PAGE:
On the tow path of the Cromford Canal it’s possible to escape the hustle and bustle of busy city life. Visiting on a sunny weekday afternoon out of school holidays I barely saw another person as I walked along this wonderful stretch of water in Derbyshire. Along the route there are interesting little pubs and cafes to stop for a drink or have a bite to eat and take in the barges gliding by. And of course there is lots of industrial heritage.
Today it’s mainly just tourists that visit this canal and the area in general, a place that gets a lot busier at the weekend in summer. There was a time however when Derwent Valley was one of the major centres of industry in Britain. For many this is where the factory system, where semi-skilled and unskilled people worked on a regular shift system in large buildings and lived in nearby dependent communities, was born. It was here that water power was applied to a series of complex mechanised processes on a relatively for the first time in history.
In 1721 Thomas Lombe opened a silk mill in Derby, at the southern end of the Derwent Valley – an operation that some have claimed to be the first factory in the world (there is still a mill building in this position, but a devastating fire in 1910 means that little of the original remains). But the true break-through came further north on the outskirts of a small village called Cromford. It was here that Richard Arkwright (the true “Father of the Factory System”), noticing that demand from framework knitters and weavers for yarn, was outstripping supply. He teamed-up with a clockmaker called John Kay and developed the Arkwright Frame as the first continuous spinning process which could be operated by minders rather than skilled workers.
Nestled in a long, thin site sandwiched between cliffs, Arkwright built between 1771 and 1790 Cromford Mill – the world’s first successful water-powered cotton spinning mill. Initially he constructed a five-storey factory building where he mainly employed only women and children as they had the nimble fingers required to operate the delicate machinery (which was powered by a lead mine drainage channel called the Cromford Sough). They worked 12 hours a day, six days a week and on Sundays the youngsters attended Sunday school. This original mill building is still standing and can be visited on a guided tour (although a fire in 1929 removed the upper two levels). Following the factory’s decline from the 1820s, it has had a number of uses including a colour works, and the shell is now being renovated by the Arkwright Society.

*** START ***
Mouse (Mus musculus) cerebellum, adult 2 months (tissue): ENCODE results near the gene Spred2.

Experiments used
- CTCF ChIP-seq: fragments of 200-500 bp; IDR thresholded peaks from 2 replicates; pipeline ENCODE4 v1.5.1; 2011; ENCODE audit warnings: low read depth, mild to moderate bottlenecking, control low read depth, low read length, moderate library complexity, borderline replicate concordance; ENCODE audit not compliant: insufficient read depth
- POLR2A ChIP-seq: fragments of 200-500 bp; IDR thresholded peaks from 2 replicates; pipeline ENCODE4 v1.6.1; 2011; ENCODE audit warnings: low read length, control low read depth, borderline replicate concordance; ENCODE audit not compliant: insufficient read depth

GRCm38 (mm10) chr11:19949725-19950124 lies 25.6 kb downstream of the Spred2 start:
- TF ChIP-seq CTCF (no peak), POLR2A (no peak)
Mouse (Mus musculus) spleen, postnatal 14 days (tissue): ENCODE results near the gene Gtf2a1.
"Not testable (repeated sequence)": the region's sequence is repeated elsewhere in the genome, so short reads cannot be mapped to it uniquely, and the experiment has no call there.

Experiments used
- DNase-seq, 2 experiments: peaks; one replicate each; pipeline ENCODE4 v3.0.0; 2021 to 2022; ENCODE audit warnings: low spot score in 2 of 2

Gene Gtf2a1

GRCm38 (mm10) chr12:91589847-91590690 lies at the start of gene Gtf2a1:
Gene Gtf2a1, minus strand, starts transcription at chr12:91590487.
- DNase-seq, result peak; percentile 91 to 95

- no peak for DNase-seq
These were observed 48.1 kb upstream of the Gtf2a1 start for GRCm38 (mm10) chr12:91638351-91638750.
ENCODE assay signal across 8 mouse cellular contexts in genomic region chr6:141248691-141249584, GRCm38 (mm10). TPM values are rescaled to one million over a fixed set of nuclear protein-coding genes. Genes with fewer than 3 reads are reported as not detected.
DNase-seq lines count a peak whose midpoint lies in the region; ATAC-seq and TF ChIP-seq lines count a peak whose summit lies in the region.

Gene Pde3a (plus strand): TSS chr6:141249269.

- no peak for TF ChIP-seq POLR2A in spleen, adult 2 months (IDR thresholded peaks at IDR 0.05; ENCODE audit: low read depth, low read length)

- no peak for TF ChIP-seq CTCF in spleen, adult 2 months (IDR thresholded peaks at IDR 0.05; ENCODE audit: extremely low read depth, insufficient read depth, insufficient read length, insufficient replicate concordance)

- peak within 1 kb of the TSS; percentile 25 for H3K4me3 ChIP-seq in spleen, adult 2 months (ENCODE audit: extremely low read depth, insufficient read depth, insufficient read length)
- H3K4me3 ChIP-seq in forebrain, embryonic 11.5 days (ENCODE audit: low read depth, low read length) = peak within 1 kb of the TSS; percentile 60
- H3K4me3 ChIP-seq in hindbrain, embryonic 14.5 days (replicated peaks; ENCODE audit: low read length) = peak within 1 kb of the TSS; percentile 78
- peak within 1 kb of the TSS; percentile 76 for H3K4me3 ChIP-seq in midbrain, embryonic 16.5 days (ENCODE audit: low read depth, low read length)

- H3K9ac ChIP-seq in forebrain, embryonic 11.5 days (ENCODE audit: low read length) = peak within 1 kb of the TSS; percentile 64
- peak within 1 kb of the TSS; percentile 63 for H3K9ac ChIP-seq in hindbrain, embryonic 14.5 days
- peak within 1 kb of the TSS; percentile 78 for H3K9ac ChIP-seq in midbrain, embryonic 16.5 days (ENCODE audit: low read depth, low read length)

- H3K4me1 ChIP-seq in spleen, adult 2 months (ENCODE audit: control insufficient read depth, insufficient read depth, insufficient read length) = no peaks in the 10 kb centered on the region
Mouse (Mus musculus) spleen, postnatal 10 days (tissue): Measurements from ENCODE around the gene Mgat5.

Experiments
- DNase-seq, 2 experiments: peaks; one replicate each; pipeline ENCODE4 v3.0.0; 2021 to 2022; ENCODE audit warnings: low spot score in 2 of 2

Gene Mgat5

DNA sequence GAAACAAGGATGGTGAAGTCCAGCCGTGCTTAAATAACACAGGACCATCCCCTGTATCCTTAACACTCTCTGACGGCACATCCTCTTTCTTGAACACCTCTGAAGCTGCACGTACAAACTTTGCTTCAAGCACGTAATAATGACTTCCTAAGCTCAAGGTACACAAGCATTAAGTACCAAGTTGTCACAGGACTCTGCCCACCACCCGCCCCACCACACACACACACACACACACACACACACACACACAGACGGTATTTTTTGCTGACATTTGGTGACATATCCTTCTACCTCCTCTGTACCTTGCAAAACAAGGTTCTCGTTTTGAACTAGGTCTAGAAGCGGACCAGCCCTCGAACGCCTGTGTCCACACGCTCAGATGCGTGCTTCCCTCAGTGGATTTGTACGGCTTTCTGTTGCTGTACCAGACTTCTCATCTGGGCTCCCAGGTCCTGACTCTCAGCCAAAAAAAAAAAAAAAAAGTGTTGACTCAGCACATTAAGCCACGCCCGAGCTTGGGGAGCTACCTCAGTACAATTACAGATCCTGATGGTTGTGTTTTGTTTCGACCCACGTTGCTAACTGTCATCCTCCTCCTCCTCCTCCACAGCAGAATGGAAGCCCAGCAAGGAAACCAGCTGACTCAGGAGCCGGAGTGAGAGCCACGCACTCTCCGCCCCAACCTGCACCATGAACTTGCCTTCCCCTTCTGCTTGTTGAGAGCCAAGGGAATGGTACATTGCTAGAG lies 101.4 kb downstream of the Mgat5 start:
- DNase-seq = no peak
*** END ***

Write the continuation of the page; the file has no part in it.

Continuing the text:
During the late 18th century boom, demand from weavers and framework knitters in Derby, Nottingham and beyond for good quality, strong yarn (who were in turn needing to fulfil numerous orders for woollen clothing at a time when most men wore stockings) meant that Arkwright quickly expanded his operations. He added other factories on the same site (sadly many of these buildings have been destroyed) alongside his own modest house and a home for the mill manager (both are still standing and are remain in use).
Ralph Mather published a book in 1780 detailing Arkwright’s new factory system:
“Arkwright’s machines require so few hands, and those only children, with the assistance of an overlooker. A child can produce as much as would, and did upon an average, employ ten grown up persons. Jennies for spinning with one hundred or two hundred spindles, or more, going all at once, and requiring but one person to manage them. Within the space of ten years, from being a poor man worth £5, Richard Arkwright has purchased an estate of £20,000; while thousands of women, when they can get work, must make a long day to card, spin, and reel 5040 yards of cotton, and for this they have four-pence or five-pence and no more.”
In the early days, Arkwright had been able to staff his mill with people from the local area. But as he added additional mill buildings (including the neighbouring Masson Mill) he needed to attract workers from further afield. This triggered a massive building programme of workers’ house and the establishment of the Cromford that we know today. North Street (1776), with its terraced housing with space and adequate light on the top floor for male family members to work as weavers, was built. The Market Place (1790), added later, provided shops for workers. And the Greyhound Hotel (1778), which is today a pub, was used by Arkwright for business meetings. The idea of a new kind of industrial community, pioneered at Cromford, was replicated elsewhere in the Derwent Valley and beyond.
While Arkwright originally lived on a modest house close to his first mill, in the later years he started building himself a grand home overlooking the valley. Sadly his death in 1792 meant he didn’t live long to see Willersley Castle completed but it was lived in by his son and is today a hotel. Equally, he never got to see the church that he planned for sole use by his family. It became the village church, although interestingly only Arkwrights can be buried in the graveyard.
Today, the Derwent Valley stretching 15 miles south to north from Derby to Matlock Bath is a World Heritage site. While it’s a pleasant place to visit on a summer’s day, it also has an important place in our industrial heritage that went much further than simply introducing new technology – it was a whole new way of life. Edward Meig commented: “Arkwright didn’t just invent the spinning machine. He invented the modern factory.” And the historian David Jeremy said in 1981: “The Akwright system substituted capital for labour, machines for skill, factory for home and mill discipline for family work routines.” It would therefore be no underestimate to say that the Derwent Valley Mills helped shape the modern world.
Categories: Industrial Past